Canon PIXMA Pro-100 Wireless Color...

Edit: we use this printer (have 2 of em) for mock ups and scanning. I got it for $182, not $300. Also a solid buy, don't know how it would do for small transfers though

HP OfficeJet Pro 8720 All-in-One Wireless Printer with Mobile Printing, HP Instant Ink & Amazon Dash Replenishment ready - White (M9L75A)

u/HandsomRob · 1 pointr/SCREENPRINTING

When I first started I read Print Liberation: The Screen Printing Primer. I found it to be a great read and also made screen printing seem very approachable. It has good explanations and lots of step-by-step pictures.

u/nikOHlas · 1 pointr/SCREENPRINTING

I just picked up a pair as well. Amazon has them at a good price, well at least $15 less than my local art supply store. speedball hinge clamps

u/Darikashi · 2 pointsr/SCREENPRINTING

Someone on one of the Facebook groups sent me plans yesterday. It’s basically a wooden box 24”x 36”. You take the glass out of a poster frame and lay it on top. And then I will be using this:

It should expose in 30 seconds or less, I still need to dial it in. You can even get the registration template from Ryonet to lay over the top of the glass and congratulations, you have a $500 exposure unit for about $85.

u/megamanxzero35 · 1 pointr/SCREENPRINTING

When we bought our press, my dad bought me this book. I read it front to back. Then just started messing around. Might be a good gift idea? I still refer to it every now and then.

u/dat1guybrah · 1 pointr/SCREENPRINTING

I use a wide format printer officejet 7612 and transparencies from amazon. I believe these are it (Size 11x17) if that's not big enough there's also some 13x19's:

Works great, possible depending on how you print, you may need to double them for optimum Blackout.

u/reclaimmyself · 3 pointsr/SCREENPRINTING

Use unfiltered black light T8 bulbs
Sylvania 23113 - F30T8/350BL Fluorescent Tube Black Light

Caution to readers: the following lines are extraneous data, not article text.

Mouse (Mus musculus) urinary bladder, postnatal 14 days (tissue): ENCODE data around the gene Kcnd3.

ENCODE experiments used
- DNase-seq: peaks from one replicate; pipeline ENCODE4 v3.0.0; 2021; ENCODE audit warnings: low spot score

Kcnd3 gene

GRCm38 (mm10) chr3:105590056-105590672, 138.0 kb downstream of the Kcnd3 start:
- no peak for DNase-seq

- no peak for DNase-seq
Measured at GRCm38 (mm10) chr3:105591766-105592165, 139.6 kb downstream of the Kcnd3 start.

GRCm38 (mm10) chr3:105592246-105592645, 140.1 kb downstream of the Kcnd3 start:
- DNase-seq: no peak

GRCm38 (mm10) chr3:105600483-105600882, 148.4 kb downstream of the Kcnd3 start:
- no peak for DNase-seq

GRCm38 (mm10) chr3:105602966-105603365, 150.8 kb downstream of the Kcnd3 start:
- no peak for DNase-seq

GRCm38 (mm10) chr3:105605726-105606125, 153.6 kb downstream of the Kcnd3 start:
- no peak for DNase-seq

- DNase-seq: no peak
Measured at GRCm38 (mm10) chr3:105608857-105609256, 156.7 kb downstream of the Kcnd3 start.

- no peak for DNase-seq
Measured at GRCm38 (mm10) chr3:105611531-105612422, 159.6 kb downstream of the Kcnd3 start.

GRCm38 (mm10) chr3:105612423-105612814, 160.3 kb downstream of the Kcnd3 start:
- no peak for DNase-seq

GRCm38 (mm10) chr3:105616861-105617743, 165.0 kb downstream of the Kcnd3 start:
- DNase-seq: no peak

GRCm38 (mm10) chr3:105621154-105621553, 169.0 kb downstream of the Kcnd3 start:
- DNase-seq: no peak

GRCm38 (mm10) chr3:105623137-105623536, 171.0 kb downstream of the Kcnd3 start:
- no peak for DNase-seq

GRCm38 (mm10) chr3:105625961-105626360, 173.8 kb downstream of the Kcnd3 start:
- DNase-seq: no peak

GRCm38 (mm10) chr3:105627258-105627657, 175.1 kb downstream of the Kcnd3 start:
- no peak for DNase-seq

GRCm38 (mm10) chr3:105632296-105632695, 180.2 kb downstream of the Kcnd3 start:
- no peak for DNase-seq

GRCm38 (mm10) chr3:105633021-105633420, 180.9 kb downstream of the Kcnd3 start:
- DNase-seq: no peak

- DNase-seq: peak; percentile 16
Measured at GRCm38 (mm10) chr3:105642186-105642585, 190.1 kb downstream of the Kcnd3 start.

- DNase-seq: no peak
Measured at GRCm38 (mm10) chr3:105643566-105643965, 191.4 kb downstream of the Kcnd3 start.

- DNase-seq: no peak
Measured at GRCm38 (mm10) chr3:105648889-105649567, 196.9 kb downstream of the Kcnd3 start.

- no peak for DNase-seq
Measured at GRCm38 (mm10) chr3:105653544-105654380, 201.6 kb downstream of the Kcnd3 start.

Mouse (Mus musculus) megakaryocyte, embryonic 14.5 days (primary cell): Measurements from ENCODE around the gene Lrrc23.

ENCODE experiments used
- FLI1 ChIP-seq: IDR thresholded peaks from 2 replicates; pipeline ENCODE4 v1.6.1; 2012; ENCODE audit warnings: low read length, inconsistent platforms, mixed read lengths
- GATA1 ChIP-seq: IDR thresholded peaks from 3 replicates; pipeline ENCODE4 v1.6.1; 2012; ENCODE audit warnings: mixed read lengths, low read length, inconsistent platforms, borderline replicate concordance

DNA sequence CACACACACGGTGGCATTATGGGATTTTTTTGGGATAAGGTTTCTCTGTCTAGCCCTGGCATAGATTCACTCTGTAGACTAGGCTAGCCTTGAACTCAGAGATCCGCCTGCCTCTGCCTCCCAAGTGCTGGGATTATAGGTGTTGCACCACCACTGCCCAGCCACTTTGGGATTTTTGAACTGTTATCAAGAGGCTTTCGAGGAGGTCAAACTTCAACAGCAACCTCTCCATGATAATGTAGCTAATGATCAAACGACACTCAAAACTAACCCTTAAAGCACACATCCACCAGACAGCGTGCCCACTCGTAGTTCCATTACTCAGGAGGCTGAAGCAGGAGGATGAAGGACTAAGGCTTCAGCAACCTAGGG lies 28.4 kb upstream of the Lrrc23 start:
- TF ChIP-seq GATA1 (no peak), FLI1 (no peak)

The box I have is from ryonet it uses 8 bulbs, spaced about 3.5 in on center. I’m approximating the glass is about 4 in from the base of the bulbs. My box does not use a vacuum just a lid and I use a piece of foam that is thicker than the screen by about an inch and it compresses when the lid is latched to force the screen flat. Hope that helps, I can give more info if needed

u/neuromonkey · 2 pointsr/SCREENPRINTING

Ryonet has a number printing system that they talk about in a few videos.

Since you probably can't expose the boxes to ~400 degree heat, you probably want a water-based ink, and let it air dry.

I think that surf- and snowboards have the designs printed onto sheets which are embedded into the top surface with resin. You could print onto the boxes and then paint over it with a finishing resin to protect the design. Or possibly some sort of marine clear coat spray.

Or... if you wanted the design inlayed, print onto fiberglass cloth and bond it to the box with resin adhesive and finishing resin.

u/u6crash · 2 pointsr/SCREENPRINTING

Screen Printing Today is the best book I have read on the subject.

u/Archarzel · 1 pointr/SCREENPRINTING

[Amazon Link] ( Assuming you are in the USA and/or Prime Member- otherwise you could probably find something to do the same job at a hardware store or sites that better serve your area. Hell, you could probably get a local welder to tack a couple of them together for you from of the shelf parts, its just a clampable hinge...

On a side note: you should be building screens! Its pretty easy to do on the cheap and lets you start working with multicolor prints!

u/regreddit · 2 pointsr/SCREENPRINTING

this one would be a great one to learn the process:

The $50 one isn't on Amazon anymore.